This sounds like epiglottal entrapment, and can show up at any time. I see it usually in overweight dogs, however lean dogs also can be troubled. The epiglottis is a flap of tissue that will close over the trachea while swallowing. The esophagous lies above the trachea and if this flap of tissue were not automatically engaged by a neurologic reflex to close over the trachea, then food/water/saliva/mucous/etc. would enter the lungs with dire
If there is excessive soft tissue (elongated soft palate, skin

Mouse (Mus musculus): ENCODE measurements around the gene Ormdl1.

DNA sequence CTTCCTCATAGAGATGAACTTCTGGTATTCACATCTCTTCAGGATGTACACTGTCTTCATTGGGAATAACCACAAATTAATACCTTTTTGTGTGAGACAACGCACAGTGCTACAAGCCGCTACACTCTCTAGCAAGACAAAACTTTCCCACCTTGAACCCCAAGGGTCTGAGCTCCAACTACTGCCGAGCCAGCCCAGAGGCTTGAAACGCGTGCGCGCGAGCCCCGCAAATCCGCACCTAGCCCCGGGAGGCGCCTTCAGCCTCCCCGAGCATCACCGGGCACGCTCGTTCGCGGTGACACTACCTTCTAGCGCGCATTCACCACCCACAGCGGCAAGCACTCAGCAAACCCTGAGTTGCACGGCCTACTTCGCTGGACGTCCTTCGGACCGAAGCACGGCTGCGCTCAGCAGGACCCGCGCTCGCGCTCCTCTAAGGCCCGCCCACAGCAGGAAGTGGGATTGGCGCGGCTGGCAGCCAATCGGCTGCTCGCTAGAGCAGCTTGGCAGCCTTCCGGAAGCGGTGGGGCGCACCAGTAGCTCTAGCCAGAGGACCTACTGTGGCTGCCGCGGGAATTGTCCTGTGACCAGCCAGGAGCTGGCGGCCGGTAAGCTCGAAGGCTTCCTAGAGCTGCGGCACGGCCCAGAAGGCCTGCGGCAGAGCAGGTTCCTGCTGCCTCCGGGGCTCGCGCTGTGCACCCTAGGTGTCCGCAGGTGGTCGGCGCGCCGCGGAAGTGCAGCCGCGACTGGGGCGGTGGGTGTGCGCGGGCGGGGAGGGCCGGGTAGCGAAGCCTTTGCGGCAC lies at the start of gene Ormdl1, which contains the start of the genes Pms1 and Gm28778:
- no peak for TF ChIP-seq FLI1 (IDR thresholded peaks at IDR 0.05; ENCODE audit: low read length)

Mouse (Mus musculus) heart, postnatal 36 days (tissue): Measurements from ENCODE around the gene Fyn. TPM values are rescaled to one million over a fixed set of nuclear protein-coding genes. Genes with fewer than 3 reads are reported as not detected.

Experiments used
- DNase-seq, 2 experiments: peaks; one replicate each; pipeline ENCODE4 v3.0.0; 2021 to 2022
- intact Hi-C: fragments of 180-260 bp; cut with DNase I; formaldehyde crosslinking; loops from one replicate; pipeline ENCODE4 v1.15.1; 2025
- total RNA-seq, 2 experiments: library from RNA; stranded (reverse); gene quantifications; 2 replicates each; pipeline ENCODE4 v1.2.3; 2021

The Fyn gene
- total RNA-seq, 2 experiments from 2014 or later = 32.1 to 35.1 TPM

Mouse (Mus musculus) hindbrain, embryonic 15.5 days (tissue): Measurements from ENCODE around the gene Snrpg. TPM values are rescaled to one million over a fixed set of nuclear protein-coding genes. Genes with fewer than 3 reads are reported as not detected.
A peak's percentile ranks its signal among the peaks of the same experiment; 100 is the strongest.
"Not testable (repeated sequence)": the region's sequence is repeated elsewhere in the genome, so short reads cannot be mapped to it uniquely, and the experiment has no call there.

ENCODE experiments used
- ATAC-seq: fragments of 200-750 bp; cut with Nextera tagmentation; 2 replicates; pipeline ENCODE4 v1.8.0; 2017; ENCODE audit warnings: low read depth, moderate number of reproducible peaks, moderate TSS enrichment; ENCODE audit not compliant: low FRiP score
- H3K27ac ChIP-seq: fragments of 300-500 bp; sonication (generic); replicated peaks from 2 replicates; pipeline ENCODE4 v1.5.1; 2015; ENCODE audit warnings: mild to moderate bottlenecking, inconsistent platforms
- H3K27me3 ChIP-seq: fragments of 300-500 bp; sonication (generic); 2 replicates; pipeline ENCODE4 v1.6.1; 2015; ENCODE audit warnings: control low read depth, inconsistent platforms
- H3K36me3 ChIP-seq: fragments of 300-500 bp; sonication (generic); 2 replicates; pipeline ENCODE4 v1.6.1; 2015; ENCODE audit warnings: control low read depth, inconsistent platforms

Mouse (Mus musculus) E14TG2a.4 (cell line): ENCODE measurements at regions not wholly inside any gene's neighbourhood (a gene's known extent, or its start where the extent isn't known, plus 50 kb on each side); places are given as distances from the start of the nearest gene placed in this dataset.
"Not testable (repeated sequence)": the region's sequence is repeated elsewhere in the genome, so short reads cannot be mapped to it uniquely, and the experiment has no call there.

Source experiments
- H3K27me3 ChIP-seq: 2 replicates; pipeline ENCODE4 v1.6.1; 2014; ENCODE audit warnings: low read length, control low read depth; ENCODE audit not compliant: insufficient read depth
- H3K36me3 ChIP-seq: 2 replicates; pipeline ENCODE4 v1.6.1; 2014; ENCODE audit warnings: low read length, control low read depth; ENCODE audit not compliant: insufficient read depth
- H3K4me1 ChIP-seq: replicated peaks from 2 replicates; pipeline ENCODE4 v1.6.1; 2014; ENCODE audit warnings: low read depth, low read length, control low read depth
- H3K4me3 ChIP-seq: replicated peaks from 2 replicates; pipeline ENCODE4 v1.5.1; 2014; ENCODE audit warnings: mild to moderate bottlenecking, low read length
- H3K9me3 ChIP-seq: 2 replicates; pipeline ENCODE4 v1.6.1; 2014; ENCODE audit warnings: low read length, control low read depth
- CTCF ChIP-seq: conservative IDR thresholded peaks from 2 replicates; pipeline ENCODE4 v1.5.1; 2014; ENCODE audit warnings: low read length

folds, fat, etc.) then the epiglottis can be caught in the closed position, consequently the dog has difficulty getting adequate breath. Panic ensues further adding to oxygen deficit, and fainting/blacking-out may occur.
The condition is not considered lethal but does impact life quality. In severe cases surgery is an option, however if the dog is overweight, then dieting may be all that is needed. Have your veterinarian evaluate her and make recommendations based on the severity of her condition.
Dr. Van Lienden
Dr. Raymond Van Lienden DVM
The Animal Clinic of Clifton
12702 Chapel Road, Clifton
Virginia, U.S.A. 20124